Social media as a news source has grown as the mainstream news outlet for millennials. In the occurrence of a natural disaster, social media is redefining communication and broadcast for public safety. For example, during the 2015 (India) Chennai rains & the 2017 Houston floods, Twitter was extensively used by local communities to relay information about flooded areas, rescue agencies, and relief centers. This widespread use of social media as information-sharing platforms can be leveraged by public agencies for their disaster management policies. When disaster strikes, the capacity of telecommunication networks to cope with the surge in voice call volumes is severely limited, thus overwhelming and jamming phone lines. However, data networks like LTE remain operational. In this context, social media ends up playing a crucial role, for the public to contact emergency response teams. Digital data, thus, can act as a supplemental listening channel for government agencies, apart from the traditional sources of information.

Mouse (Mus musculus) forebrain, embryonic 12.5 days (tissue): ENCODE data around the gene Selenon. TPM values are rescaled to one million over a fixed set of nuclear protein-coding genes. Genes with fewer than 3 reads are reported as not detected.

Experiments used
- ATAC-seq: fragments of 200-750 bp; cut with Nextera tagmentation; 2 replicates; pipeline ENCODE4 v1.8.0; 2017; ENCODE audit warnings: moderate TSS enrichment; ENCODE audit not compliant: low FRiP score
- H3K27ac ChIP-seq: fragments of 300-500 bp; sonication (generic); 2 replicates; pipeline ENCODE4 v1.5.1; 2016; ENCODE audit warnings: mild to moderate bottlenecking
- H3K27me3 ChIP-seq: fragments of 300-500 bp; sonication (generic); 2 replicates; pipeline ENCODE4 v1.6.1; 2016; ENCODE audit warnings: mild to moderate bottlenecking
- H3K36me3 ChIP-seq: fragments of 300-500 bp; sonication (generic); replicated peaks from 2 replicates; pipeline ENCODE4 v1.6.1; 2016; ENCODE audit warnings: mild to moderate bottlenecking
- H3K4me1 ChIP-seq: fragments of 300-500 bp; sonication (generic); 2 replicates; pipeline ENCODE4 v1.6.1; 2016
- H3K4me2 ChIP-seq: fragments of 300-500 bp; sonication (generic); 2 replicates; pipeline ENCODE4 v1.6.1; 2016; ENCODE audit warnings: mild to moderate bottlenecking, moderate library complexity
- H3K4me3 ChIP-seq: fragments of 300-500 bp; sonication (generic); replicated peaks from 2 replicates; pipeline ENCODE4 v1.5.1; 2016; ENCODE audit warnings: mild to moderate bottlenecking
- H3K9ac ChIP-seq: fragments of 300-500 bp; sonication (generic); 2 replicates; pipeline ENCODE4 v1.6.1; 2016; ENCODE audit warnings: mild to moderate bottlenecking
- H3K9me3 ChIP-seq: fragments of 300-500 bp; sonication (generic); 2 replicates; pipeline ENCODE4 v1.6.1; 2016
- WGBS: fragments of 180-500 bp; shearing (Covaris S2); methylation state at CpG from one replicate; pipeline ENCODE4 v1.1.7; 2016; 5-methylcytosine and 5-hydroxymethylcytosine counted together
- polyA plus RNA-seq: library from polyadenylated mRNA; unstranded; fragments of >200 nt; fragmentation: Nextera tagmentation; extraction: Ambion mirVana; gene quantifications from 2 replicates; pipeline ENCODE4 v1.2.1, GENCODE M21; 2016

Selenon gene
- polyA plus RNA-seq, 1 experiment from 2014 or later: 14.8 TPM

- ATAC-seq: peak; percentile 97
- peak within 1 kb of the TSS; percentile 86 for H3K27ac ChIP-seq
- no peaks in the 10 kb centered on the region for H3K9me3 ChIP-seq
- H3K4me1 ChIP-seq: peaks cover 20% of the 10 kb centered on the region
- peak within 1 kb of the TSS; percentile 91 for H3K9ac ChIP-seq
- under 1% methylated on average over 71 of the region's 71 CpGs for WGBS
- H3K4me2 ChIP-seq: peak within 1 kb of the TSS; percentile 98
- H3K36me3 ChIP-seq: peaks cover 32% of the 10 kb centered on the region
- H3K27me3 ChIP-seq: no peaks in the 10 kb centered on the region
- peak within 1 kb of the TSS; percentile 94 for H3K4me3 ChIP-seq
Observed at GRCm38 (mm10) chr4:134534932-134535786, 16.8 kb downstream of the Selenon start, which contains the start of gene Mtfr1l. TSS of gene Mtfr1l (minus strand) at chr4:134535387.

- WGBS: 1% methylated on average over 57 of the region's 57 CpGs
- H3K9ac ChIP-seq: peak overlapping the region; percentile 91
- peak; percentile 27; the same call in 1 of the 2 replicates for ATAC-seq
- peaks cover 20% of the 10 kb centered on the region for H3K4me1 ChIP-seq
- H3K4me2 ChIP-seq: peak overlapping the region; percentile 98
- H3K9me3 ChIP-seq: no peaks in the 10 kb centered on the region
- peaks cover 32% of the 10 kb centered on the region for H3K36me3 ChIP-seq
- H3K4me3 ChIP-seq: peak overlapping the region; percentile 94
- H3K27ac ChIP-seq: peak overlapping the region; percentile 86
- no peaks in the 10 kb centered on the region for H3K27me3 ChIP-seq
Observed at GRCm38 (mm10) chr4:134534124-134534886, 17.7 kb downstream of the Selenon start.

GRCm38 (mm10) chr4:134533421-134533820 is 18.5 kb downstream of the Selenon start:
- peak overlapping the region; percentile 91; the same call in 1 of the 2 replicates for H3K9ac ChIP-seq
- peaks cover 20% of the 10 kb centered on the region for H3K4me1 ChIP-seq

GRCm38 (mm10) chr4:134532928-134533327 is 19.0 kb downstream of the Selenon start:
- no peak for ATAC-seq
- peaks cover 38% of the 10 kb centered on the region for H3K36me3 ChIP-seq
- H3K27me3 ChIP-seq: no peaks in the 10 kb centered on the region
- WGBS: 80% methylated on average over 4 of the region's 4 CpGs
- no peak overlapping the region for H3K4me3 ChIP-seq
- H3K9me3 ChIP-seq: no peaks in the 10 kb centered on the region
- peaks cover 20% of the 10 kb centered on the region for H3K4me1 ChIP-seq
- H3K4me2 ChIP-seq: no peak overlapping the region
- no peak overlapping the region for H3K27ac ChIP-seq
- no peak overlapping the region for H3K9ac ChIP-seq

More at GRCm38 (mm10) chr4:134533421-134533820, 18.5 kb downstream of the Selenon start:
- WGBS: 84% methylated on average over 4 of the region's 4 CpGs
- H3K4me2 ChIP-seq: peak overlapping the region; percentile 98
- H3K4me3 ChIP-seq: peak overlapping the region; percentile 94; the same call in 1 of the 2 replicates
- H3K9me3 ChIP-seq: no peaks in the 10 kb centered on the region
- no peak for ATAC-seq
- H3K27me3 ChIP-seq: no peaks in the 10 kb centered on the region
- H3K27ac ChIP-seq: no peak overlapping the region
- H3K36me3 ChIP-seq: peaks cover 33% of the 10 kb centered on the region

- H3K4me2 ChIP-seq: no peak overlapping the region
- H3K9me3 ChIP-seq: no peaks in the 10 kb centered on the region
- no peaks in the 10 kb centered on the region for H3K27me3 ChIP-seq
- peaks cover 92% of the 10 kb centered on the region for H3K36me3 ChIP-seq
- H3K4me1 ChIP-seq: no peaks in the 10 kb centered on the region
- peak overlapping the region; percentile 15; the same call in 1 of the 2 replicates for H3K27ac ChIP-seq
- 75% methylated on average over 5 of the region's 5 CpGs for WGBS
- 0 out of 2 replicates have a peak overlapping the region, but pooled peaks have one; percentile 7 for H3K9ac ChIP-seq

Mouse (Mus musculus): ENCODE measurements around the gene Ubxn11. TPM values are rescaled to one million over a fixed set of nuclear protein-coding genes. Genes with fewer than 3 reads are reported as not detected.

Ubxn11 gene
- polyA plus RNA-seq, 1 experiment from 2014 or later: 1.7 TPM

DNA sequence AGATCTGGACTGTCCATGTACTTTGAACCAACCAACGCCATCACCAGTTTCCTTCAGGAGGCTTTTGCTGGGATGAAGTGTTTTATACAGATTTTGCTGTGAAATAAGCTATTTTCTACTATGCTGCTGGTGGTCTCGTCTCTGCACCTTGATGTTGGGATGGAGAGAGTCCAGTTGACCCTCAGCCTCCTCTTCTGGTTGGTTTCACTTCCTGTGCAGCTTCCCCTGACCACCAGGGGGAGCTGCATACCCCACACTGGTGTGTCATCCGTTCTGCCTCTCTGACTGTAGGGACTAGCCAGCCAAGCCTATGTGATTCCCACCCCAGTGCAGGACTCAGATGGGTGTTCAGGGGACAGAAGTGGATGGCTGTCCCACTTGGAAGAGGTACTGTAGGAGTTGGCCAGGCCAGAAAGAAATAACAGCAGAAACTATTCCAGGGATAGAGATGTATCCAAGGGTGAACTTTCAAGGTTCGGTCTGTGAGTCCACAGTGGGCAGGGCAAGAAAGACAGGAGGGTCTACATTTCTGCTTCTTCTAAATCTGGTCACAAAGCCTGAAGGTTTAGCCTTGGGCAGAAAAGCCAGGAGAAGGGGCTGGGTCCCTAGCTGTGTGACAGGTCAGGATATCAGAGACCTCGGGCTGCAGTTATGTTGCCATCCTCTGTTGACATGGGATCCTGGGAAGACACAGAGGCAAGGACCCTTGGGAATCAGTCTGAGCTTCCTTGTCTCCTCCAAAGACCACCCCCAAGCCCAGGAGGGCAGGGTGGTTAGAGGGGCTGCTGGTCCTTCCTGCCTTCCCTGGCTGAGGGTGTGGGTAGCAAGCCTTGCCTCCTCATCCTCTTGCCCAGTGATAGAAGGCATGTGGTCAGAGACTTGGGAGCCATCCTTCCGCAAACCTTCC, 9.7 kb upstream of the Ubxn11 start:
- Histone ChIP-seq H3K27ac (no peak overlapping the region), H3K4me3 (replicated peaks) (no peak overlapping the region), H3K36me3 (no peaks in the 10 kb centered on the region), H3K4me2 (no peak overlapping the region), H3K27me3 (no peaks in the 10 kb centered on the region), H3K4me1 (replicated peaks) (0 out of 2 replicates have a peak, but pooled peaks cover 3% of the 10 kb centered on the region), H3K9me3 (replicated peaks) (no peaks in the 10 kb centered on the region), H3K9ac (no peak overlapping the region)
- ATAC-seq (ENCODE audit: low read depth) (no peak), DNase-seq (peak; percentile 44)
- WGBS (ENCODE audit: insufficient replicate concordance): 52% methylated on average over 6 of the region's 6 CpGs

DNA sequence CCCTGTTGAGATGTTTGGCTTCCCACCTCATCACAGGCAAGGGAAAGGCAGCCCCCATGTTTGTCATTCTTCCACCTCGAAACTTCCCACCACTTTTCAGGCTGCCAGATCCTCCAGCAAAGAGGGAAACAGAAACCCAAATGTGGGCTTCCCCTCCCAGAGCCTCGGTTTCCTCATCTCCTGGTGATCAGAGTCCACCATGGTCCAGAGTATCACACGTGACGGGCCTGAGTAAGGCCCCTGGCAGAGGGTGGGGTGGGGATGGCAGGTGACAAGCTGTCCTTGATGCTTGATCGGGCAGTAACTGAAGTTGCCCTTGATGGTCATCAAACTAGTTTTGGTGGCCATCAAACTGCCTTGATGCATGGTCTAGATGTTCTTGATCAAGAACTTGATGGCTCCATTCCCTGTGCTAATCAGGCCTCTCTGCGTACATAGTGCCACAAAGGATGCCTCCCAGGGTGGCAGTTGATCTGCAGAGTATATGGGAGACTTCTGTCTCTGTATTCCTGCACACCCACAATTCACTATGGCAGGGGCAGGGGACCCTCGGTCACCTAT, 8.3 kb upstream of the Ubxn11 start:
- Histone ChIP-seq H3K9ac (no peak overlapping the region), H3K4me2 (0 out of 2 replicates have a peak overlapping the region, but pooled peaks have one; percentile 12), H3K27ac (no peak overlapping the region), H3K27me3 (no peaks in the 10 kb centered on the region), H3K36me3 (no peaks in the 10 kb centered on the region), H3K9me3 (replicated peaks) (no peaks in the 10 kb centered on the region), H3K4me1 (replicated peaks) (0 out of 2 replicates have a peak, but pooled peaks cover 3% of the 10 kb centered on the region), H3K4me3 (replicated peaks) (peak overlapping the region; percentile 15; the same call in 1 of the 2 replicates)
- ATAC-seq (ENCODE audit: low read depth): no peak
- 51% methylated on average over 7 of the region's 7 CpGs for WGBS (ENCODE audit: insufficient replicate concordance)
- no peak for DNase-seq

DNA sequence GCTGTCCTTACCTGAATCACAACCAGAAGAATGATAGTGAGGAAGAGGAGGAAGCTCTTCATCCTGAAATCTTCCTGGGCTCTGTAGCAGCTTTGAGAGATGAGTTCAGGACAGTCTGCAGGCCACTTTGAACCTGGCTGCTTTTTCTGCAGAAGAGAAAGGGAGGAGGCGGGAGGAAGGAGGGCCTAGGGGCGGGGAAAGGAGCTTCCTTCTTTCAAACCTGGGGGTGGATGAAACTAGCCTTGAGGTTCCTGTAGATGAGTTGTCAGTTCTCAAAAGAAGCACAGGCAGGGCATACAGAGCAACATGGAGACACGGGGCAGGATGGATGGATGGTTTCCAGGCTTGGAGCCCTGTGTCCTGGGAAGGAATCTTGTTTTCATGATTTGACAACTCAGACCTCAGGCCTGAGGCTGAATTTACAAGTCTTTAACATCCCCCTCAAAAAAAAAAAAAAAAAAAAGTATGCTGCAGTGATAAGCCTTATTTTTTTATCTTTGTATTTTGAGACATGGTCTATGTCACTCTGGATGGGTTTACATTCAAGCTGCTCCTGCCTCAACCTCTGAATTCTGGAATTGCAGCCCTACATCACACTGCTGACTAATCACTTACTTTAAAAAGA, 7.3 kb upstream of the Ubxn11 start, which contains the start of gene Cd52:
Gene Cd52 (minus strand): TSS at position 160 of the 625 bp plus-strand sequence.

This paper discusses the standardized and well-tested framework that could be employed when a disaster strikes. The framework has been utilized for the 2015 Chennai floods and the 2018 Kerala floods.